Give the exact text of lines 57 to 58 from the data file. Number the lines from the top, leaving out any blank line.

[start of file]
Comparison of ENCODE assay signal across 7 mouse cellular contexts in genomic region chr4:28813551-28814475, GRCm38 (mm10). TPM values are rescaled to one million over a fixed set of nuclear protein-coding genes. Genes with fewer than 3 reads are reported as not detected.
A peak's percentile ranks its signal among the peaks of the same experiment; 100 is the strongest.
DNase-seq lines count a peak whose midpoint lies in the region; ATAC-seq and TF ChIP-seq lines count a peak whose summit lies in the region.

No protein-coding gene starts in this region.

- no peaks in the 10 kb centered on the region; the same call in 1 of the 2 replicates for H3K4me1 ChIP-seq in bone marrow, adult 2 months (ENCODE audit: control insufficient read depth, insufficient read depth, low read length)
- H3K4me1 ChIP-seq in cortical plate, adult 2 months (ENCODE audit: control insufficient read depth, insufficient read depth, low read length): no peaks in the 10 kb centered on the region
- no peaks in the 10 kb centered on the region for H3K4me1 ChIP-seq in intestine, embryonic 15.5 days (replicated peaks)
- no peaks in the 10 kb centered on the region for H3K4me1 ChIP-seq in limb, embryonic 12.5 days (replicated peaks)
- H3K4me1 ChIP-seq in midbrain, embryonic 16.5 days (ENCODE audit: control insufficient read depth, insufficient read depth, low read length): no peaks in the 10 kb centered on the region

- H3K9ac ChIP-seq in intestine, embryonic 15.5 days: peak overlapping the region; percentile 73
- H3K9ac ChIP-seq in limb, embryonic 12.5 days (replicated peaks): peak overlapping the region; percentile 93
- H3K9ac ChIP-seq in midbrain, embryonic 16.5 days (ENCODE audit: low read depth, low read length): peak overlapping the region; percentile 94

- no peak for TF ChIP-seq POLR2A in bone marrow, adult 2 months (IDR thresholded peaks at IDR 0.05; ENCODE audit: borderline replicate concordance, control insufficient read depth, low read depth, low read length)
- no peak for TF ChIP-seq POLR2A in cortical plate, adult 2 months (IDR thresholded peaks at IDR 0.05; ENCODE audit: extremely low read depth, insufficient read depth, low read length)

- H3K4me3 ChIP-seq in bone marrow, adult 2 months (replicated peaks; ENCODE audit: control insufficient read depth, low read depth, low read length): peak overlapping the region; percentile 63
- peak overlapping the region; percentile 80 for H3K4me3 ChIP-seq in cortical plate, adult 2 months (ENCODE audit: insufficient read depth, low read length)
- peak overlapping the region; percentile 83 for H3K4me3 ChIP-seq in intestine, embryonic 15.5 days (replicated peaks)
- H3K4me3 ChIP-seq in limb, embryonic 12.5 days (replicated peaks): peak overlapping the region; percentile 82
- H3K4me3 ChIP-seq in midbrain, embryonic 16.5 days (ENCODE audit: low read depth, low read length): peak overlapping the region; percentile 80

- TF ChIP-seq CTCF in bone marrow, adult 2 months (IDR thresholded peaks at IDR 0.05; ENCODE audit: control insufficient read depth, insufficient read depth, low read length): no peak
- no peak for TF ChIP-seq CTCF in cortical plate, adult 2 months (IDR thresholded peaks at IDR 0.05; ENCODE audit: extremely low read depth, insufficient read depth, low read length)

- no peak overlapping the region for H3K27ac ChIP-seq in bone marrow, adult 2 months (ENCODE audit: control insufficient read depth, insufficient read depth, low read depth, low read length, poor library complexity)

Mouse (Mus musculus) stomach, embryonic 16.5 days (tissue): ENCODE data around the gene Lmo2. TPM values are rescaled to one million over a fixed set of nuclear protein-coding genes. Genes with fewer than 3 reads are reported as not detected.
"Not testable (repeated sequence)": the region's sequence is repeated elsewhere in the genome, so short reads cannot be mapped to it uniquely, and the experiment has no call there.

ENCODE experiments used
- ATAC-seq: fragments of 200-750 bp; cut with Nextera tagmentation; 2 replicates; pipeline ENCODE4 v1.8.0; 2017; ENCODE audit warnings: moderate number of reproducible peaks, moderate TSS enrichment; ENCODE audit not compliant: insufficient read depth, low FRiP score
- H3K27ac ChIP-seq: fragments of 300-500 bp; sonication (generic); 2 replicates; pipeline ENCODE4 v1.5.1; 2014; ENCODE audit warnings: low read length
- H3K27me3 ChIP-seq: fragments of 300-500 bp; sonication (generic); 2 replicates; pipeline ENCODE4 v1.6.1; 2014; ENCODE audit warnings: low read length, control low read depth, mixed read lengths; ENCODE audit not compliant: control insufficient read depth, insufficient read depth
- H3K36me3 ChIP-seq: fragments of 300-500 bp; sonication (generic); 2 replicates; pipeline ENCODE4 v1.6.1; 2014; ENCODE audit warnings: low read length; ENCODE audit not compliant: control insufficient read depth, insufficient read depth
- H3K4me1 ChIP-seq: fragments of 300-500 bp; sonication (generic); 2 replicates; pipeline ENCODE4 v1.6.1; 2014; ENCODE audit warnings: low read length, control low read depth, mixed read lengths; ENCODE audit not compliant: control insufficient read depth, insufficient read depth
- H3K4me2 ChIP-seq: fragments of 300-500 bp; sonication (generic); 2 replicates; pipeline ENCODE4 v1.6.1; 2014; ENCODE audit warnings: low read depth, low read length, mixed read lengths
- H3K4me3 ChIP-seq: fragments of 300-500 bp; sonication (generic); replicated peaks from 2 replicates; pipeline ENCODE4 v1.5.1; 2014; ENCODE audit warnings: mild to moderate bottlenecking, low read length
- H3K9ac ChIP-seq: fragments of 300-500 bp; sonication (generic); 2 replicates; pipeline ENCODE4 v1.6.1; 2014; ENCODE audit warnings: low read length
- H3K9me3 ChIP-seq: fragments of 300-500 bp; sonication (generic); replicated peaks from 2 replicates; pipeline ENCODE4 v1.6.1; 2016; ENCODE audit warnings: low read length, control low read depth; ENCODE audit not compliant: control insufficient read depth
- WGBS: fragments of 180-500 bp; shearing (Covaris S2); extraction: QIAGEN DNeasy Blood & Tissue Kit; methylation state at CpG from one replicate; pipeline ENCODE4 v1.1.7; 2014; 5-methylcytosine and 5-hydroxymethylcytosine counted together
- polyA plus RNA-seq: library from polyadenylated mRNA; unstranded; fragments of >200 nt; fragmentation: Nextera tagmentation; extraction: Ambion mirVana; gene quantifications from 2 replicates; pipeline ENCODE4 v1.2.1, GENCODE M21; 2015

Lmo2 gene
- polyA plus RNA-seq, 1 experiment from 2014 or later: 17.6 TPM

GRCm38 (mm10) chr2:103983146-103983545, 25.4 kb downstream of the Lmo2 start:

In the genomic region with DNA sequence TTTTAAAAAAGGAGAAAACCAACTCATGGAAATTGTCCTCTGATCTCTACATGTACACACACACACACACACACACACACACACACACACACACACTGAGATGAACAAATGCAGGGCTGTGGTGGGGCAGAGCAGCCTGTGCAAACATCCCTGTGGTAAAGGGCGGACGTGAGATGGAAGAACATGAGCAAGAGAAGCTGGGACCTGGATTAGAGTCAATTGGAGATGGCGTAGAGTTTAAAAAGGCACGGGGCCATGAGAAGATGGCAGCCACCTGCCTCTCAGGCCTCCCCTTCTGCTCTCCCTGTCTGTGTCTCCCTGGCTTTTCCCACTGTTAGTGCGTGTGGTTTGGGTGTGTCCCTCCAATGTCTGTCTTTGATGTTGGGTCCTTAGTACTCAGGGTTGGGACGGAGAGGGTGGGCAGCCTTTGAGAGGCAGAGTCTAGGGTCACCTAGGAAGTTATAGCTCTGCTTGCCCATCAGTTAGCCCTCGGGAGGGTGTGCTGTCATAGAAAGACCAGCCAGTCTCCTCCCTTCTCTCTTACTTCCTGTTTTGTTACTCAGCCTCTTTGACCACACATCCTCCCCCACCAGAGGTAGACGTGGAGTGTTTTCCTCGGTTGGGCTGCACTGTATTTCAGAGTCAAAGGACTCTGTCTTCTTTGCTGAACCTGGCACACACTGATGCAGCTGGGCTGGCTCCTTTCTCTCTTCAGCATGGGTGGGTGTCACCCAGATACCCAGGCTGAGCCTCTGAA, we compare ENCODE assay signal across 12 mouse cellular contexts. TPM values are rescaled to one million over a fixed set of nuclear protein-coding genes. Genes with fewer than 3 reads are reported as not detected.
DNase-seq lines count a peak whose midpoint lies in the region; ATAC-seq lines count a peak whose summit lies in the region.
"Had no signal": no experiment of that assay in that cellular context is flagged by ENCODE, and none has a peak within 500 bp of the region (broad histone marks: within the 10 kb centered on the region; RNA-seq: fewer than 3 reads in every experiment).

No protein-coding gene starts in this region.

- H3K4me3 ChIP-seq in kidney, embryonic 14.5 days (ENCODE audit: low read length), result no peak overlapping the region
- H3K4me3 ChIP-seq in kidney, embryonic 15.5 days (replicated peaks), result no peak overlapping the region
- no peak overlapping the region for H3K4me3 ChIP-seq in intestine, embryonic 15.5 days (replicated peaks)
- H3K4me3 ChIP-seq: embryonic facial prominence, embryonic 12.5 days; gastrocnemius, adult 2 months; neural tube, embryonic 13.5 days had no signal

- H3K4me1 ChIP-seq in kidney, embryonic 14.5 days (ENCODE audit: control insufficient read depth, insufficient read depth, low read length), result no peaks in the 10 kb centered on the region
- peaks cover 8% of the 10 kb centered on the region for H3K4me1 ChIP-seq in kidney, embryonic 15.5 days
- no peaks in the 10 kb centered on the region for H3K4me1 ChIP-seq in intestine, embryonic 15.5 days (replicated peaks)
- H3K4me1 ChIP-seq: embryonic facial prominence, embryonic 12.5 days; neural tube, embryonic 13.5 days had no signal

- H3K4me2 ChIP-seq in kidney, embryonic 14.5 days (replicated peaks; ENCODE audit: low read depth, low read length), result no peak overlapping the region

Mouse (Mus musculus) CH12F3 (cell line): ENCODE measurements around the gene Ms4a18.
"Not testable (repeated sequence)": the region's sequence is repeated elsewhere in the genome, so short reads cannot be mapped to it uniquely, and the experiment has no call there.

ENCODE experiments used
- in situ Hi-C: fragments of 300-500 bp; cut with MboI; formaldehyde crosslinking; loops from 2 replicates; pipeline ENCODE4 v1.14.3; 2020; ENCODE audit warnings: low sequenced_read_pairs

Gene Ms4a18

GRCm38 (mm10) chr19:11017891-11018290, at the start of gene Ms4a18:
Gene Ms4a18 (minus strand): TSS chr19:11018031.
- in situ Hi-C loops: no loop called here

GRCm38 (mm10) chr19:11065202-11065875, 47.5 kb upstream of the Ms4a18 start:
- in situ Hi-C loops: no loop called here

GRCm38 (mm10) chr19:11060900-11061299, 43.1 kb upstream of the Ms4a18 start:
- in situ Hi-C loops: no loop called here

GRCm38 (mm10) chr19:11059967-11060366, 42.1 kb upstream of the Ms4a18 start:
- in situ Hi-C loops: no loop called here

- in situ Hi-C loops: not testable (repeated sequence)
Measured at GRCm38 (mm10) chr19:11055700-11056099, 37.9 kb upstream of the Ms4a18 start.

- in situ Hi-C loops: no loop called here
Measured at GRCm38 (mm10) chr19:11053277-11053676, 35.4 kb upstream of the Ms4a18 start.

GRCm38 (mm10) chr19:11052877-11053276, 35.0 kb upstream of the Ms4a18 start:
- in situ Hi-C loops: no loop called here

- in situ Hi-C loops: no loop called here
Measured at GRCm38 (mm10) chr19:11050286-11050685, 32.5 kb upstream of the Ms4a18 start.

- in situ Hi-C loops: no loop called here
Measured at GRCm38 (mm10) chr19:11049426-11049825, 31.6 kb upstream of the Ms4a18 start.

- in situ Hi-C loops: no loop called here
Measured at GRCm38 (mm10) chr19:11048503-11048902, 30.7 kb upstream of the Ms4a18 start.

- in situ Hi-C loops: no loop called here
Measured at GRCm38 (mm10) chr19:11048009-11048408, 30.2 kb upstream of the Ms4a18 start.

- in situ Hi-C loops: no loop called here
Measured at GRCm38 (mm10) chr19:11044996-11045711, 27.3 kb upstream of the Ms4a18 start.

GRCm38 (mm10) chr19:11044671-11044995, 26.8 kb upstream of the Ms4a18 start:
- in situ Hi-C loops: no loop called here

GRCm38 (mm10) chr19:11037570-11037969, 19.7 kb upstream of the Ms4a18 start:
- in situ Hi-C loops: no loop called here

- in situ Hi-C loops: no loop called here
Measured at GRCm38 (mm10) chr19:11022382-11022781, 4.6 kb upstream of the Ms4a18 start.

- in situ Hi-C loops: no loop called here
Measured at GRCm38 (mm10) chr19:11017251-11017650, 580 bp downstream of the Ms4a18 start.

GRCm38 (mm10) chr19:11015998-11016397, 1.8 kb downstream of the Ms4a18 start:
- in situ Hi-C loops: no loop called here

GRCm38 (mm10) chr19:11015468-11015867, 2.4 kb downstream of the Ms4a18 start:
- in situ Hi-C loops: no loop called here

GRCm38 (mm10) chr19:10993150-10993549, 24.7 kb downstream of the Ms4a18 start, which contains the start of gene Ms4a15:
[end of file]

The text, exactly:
Gene Ms4a18

GRCm38 (mm10) chr19:11017891-11018290, at the start of gene Ms4a18: